Overconfident

How often have we witnessed the following scenario in sports? Our team is on a winning streak and have been playing well, winning seven out of the last nine games. They are starting to believe in themselves and their confidence is high. Today they play a team with a losing record they have beaten five times already this year.  No sweat! This is a piece of cake. We have our “ace” pitcher going for us, he is pitching well, and he has beaten this team three times already this year. In addition, the opposing pitcher is known to give up home runs and our team has been hitting homers at a record pace. As I said. Piece of cake.

Only the cake is spoiled by the fact that the other team wins in the bottom of the ninth inning by a “walk-off” single scoring a man from second base for the winning run. Our team hit only one home run and our ace pitcher had a bad day. Another one got away.

The gods on Mount Olympus are watching with broad grins on their collective faces. This is, for them, just another example of humans’ over-confidence. The Greeks called it “hubris,” but the name is less important than the fact that another sports team has been hoist by its own petard. The team that should have had a cake-walk fell on its face and slinks to the locker room to shower, make excuses, and forget the loss over a beer or two. Or three.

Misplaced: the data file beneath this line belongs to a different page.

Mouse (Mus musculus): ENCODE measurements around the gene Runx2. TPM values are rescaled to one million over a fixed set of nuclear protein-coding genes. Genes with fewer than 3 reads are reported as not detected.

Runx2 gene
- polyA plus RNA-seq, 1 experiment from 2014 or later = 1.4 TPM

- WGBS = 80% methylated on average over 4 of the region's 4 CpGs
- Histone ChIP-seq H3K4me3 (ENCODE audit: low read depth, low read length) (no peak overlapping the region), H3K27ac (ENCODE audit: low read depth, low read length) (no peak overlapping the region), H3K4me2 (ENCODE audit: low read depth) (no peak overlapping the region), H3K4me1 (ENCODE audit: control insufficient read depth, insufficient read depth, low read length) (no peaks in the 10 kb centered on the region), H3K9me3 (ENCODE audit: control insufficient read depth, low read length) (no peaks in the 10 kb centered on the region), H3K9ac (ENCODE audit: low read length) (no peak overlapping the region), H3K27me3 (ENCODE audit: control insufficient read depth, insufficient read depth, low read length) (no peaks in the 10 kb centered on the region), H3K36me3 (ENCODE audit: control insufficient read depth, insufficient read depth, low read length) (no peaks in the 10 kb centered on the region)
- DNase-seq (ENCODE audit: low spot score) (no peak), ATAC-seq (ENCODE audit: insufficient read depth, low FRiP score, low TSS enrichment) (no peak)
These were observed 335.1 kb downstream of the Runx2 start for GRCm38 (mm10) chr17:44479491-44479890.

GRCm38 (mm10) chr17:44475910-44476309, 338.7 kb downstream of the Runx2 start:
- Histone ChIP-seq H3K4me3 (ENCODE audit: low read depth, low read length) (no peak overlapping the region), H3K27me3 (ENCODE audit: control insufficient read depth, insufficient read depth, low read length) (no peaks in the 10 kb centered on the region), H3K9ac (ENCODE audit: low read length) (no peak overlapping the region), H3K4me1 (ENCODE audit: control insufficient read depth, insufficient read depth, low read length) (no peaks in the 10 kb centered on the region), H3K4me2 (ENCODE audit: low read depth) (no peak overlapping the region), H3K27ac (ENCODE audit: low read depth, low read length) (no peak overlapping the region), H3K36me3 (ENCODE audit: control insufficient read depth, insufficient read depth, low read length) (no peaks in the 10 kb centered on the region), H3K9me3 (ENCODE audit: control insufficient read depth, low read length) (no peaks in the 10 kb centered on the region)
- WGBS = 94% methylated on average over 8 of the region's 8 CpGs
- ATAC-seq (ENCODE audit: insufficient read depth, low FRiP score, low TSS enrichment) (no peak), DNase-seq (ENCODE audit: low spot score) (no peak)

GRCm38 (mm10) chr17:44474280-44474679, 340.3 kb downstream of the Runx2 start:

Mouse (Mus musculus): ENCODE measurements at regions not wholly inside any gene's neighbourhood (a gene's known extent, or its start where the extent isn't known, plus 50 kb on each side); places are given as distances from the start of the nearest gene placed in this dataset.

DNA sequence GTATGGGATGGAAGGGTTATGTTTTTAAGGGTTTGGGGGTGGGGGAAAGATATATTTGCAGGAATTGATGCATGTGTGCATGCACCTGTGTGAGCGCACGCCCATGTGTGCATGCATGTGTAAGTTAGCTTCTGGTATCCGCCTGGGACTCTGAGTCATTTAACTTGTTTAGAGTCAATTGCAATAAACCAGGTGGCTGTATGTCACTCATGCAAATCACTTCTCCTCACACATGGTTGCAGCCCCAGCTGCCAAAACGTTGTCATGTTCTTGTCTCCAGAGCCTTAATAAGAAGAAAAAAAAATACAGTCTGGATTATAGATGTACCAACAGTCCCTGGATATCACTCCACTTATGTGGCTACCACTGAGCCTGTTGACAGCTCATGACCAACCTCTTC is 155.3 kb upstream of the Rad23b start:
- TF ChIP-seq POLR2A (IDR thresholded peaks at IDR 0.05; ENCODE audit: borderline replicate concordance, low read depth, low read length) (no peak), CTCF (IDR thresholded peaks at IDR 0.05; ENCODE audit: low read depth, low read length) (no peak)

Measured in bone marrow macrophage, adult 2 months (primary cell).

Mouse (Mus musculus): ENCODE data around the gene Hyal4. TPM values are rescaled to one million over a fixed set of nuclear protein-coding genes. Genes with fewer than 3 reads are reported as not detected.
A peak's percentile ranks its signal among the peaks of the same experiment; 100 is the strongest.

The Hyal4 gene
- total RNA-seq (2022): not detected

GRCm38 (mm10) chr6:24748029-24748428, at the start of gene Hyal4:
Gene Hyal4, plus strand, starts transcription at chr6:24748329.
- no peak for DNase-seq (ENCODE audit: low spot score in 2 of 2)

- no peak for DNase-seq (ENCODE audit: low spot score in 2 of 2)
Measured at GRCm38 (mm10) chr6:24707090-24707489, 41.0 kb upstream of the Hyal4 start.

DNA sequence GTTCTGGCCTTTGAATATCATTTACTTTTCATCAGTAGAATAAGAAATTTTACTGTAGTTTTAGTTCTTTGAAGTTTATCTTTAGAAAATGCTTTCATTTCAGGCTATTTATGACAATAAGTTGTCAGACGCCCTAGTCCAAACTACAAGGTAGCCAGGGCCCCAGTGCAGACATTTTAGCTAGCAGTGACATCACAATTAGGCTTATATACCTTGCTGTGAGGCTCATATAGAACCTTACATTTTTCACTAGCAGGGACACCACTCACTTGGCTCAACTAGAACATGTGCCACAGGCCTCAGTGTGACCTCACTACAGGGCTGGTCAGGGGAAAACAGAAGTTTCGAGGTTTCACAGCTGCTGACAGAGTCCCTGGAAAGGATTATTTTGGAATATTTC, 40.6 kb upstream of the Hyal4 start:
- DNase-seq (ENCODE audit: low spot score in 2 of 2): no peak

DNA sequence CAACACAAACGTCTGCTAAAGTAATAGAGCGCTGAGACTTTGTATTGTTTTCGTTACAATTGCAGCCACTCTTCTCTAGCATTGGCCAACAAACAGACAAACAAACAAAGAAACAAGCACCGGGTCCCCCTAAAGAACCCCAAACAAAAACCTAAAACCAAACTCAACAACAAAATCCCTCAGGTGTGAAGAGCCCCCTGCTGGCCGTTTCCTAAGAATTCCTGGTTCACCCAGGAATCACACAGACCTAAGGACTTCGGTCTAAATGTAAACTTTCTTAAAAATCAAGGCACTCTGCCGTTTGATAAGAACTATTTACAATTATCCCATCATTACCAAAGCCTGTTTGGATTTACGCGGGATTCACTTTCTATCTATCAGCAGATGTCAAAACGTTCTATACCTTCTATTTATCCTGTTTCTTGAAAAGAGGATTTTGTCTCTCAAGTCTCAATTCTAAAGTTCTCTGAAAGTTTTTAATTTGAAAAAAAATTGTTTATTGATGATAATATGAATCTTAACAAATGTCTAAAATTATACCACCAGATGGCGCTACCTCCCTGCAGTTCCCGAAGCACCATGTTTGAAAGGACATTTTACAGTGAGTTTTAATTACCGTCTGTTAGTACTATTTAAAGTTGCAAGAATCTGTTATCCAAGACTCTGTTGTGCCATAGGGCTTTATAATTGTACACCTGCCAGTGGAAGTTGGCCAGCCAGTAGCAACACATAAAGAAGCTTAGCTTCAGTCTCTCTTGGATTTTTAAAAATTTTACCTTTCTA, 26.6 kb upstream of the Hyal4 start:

This scene is not all fiction, of course, though the team will not be mentioned in order not to embarrass the Minnesota Twins. But the point is that this sort of thing happens on a regular basis in sports and yet we fail to see the broader implications. I am here to point them out.

They have to do with the smug self-assurance that seems to infect those “winners” in power who see only success in imagining conflict with other nations they regard as their inferiors. After all, we have the weapons, including nuclear weapons, and armed forces around the globe waiting for orders to attack. No one is as sure of themselves as we are and the swagger is visible as is the sound of the bloat and rhetoric that spews from the mouths of our leader(s) as swords are rattled and chests puffed out.

The Athenians had the same sort of swagger when they sent the major part of their remaining forces to do battle with Sparta and her allies in Sicily toward the end of the very long, protracted Peloponnesian war. Thucydides described it for us in detail, as he lived through it, and he saw it as a tragedy, just like the tragedies the Greeks loved to sit and watch and agonize over in the theaters. One more example of hubris, one more victim of over-confidence, or excessive pride. But, surely, tragedies happen on the stage and in books. Not in real life? Right? Wrong.